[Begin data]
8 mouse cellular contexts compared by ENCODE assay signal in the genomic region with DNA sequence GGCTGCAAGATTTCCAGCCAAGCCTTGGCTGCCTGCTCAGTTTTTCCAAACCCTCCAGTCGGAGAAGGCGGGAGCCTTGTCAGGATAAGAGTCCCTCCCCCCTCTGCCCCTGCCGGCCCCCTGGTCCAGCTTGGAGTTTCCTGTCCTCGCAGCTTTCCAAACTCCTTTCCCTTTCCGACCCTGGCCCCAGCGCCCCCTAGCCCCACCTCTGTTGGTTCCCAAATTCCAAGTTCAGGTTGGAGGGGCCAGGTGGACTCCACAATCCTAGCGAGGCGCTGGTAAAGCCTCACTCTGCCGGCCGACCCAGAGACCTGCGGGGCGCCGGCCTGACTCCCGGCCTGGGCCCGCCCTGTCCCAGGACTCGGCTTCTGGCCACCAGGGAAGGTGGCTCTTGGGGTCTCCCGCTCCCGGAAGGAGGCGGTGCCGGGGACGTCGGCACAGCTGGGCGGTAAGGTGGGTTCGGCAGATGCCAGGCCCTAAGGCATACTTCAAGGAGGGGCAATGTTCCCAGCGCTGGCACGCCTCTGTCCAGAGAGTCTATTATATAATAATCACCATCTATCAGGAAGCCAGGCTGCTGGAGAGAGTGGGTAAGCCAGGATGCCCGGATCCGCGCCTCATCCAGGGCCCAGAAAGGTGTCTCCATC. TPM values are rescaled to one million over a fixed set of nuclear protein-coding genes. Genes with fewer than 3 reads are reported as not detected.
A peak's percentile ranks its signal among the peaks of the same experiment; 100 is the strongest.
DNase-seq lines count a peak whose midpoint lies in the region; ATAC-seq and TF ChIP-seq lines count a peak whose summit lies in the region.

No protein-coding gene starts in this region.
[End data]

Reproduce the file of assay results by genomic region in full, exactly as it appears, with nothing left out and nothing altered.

8 mouse cellular contexts compared by ENCODE assay signal in the genomic region with DNA sequence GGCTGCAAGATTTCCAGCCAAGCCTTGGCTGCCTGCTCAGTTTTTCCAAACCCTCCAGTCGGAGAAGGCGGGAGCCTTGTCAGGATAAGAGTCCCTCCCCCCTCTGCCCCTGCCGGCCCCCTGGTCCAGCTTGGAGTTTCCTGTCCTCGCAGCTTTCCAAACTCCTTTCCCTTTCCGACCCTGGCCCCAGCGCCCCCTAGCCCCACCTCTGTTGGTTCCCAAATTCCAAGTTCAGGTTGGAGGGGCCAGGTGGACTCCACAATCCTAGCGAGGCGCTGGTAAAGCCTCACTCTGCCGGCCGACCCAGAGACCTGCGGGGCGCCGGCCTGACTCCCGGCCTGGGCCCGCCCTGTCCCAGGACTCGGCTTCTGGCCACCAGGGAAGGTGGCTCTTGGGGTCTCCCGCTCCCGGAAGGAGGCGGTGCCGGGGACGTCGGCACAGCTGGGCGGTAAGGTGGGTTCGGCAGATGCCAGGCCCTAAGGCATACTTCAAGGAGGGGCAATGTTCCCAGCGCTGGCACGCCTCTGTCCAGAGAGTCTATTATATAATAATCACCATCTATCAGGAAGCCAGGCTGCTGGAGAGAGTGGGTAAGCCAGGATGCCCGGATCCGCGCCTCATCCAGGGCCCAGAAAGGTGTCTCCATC. TPM values are rescaled to one million over a fixed set of nuclear protein-coding genes. Genes with fewer than 3 reads are reported as not detected.
A peak's percentile ranks its signal among the peaks of the same experiment; 100 is the strongest.
DNase-seq lines count a peak whose midpoint lies in the region; ATAC-seq and TF ChIP-seq lines count a peak whose summit lies in the region.

No protein-coding gene starts in this region.